On four discrete locations on an 800 acre farm, the new owners commissioned a farmhouse addition, “a room at the bottom and a room at the top,” ten small, water related pavilions, and a bridge. All were to be simple structures in, but not above, nature and were to be made of rude materials so as to be at home in their rural Midwest setting.
The farmhouse addition consists of a 9’-0” wide corrugated metal clad spine, curved in order to avoid existing trees, and servicing two guest bedrooms (one cylindrical, the other rectangular) and a master bedroom suite. The entirety floats on wood posts above a meadow, due to the severe grade change. “A room at the bottom and a room at the top” results from re-energizing two adjacent silos (one blew down in an earlier life). The “room at the bottom” is a screened porch, and the “room at the top” is the same as the room at the bottom only negotiated by stairs up and through the middle of the 50’-0” high silo.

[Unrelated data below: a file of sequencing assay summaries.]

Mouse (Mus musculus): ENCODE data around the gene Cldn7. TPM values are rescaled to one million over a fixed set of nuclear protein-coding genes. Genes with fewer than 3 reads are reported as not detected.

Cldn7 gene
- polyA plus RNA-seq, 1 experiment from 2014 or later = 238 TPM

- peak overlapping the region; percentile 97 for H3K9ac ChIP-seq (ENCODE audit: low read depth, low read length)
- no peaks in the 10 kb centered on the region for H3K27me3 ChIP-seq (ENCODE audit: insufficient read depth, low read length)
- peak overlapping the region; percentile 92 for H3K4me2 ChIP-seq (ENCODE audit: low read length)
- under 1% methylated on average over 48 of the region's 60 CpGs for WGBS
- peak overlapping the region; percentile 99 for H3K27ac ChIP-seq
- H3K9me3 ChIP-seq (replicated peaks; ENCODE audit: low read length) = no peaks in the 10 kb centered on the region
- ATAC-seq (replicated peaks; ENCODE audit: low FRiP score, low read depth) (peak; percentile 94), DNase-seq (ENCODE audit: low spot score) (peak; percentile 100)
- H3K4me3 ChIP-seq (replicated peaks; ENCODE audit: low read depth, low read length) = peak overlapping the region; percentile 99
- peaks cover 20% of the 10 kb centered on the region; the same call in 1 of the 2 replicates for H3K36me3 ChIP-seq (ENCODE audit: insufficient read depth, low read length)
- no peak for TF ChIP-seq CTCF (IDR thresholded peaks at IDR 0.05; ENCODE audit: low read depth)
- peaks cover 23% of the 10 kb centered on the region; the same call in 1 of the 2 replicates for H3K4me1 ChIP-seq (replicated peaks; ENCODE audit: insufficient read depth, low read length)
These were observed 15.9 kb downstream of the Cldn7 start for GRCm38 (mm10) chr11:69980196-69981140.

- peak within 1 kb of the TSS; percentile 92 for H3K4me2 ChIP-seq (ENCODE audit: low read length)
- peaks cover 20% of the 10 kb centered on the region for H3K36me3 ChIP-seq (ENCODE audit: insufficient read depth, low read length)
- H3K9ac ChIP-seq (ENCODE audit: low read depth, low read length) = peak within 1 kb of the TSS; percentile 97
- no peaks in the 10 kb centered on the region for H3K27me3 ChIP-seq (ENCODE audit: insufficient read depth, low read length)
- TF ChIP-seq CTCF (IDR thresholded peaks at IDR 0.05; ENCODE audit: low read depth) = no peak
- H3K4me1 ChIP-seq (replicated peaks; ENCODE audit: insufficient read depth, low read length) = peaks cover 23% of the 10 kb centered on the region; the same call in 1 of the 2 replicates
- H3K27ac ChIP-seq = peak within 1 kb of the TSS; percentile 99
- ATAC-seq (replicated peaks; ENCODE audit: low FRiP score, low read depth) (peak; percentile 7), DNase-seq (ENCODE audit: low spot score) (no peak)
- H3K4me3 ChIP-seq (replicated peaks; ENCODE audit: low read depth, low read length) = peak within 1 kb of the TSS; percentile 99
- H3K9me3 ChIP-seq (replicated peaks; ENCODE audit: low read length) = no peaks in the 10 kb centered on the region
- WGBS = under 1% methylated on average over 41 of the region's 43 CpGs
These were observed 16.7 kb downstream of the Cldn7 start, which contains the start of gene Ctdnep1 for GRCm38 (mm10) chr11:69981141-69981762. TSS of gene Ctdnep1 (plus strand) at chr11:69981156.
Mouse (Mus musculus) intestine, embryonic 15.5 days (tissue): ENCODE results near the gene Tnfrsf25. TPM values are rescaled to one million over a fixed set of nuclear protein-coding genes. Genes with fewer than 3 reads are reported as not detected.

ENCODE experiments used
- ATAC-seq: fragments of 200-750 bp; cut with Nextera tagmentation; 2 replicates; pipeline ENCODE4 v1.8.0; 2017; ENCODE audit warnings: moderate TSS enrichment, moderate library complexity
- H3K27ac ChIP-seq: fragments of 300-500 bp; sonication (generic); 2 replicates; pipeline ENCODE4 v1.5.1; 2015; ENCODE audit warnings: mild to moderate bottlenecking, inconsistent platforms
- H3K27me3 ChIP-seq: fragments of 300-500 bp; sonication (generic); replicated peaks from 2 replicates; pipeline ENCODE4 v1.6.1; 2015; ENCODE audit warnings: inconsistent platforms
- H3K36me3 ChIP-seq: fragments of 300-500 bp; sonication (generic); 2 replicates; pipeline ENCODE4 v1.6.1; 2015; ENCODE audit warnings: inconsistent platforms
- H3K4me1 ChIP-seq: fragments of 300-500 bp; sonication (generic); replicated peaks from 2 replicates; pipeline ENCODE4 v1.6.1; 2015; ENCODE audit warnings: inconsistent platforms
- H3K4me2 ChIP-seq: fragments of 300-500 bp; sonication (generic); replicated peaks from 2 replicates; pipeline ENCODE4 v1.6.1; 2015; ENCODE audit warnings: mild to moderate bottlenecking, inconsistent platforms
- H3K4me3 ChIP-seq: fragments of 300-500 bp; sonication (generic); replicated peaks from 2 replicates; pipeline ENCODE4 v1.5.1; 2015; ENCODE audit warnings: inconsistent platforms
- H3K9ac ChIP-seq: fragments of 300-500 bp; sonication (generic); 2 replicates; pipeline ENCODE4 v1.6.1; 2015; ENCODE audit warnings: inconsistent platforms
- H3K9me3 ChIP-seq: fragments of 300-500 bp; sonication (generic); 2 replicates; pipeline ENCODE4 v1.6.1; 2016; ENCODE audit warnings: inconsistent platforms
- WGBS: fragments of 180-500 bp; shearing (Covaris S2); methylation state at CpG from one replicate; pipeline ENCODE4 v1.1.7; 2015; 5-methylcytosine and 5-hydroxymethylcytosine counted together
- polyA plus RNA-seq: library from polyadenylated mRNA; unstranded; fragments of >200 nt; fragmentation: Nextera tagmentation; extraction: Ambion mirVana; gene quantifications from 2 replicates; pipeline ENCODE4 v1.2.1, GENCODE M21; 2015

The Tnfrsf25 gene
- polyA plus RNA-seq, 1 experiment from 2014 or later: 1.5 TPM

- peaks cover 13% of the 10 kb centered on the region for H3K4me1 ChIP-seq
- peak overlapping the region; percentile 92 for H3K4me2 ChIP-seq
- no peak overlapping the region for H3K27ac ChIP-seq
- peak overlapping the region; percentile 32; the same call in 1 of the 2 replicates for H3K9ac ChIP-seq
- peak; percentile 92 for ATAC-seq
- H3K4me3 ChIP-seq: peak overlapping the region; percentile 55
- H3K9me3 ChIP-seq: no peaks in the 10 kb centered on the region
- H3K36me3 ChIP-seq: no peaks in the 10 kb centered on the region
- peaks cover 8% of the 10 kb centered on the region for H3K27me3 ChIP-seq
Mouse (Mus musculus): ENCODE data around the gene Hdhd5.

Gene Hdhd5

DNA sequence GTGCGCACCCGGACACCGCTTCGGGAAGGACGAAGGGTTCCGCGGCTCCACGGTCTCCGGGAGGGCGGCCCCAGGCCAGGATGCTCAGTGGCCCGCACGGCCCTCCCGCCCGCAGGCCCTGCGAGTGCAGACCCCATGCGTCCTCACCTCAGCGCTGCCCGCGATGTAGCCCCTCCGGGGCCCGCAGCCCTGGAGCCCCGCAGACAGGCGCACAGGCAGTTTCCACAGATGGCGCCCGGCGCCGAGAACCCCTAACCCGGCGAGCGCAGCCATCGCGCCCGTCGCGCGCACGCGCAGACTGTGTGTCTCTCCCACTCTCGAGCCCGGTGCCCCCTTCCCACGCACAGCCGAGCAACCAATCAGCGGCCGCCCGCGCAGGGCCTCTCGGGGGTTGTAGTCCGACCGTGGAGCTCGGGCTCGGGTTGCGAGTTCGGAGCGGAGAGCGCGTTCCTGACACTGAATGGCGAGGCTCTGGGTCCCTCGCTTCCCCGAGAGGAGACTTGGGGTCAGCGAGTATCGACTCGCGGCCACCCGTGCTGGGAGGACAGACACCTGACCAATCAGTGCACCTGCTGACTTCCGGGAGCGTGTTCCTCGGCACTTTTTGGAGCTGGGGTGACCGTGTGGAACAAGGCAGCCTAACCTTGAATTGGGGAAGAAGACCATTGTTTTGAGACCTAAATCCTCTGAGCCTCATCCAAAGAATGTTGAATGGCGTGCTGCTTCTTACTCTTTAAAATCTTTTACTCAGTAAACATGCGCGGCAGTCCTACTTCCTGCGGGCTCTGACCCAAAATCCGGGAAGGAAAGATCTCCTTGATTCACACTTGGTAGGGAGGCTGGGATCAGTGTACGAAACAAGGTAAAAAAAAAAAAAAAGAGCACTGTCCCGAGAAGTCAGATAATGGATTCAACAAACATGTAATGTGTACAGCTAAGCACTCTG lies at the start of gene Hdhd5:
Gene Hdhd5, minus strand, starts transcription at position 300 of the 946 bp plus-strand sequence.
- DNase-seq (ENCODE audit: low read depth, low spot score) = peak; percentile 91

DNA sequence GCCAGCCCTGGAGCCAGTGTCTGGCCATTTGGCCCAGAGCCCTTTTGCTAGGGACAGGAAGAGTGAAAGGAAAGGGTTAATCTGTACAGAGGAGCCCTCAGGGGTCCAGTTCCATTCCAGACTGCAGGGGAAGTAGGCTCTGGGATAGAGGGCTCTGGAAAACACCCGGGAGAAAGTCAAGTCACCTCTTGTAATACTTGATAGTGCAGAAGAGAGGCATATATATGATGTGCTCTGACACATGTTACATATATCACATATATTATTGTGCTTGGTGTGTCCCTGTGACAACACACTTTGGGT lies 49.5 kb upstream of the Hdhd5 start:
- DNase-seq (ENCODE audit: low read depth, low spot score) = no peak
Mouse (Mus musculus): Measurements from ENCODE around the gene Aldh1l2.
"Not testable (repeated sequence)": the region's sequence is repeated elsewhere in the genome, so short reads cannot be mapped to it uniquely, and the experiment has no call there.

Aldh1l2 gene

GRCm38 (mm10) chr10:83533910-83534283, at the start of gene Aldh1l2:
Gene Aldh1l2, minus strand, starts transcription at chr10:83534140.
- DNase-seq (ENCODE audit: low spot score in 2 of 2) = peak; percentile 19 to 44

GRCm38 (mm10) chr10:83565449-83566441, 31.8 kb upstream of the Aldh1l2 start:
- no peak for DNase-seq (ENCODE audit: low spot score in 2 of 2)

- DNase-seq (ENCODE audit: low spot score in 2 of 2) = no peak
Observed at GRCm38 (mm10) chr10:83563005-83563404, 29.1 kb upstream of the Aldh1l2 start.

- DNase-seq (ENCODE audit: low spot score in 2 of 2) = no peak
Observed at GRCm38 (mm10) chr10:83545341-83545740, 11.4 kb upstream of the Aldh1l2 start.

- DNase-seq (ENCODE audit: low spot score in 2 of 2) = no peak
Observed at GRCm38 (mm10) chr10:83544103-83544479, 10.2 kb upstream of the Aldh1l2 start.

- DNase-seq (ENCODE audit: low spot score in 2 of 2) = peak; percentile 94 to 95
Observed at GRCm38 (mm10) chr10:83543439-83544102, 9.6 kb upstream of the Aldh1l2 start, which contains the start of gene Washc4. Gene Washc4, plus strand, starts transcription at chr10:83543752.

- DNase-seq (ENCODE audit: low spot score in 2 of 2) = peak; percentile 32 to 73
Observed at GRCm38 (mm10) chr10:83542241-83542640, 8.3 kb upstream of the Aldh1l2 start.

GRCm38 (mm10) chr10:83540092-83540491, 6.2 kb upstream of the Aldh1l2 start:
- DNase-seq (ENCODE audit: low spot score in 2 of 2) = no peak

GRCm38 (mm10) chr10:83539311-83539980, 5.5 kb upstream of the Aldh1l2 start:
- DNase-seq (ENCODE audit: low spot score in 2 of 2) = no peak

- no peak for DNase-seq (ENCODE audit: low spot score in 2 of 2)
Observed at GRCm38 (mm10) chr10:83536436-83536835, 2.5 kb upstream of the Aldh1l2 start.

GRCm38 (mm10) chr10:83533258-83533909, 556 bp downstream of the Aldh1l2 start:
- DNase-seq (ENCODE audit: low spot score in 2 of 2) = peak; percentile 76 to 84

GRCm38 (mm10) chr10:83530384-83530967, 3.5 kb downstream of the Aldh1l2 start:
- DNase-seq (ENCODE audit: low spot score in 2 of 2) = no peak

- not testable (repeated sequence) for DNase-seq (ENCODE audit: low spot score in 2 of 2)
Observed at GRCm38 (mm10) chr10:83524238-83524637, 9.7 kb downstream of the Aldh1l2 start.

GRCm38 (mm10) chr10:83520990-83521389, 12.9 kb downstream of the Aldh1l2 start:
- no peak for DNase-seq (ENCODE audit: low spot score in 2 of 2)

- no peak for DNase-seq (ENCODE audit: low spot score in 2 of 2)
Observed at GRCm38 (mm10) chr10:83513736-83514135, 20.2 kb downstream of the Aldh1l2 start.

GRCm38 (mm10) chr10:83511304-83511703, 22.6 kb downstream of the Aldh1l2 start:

The ten water related pavilions sit atop a spit of land bridging two adjacent ponds and contains gateways, storage and outhouse, gathering and dining, fishing and boat slip and barbecue pavilions all linked by a 5’-0” lighted walk. Corrugated roofs are carried by post and beam treated yellow pine structures with screening infill. The treated pine bridge spans a section of yet another pond.
All of these elements were intended to blend in with existing barns, chicken coops, granaries and the original (small) farmhouse, such that the whole was considered of greater consequence than any of the individual parts. The forms (and thus all of their material parts) were informed by extant fact.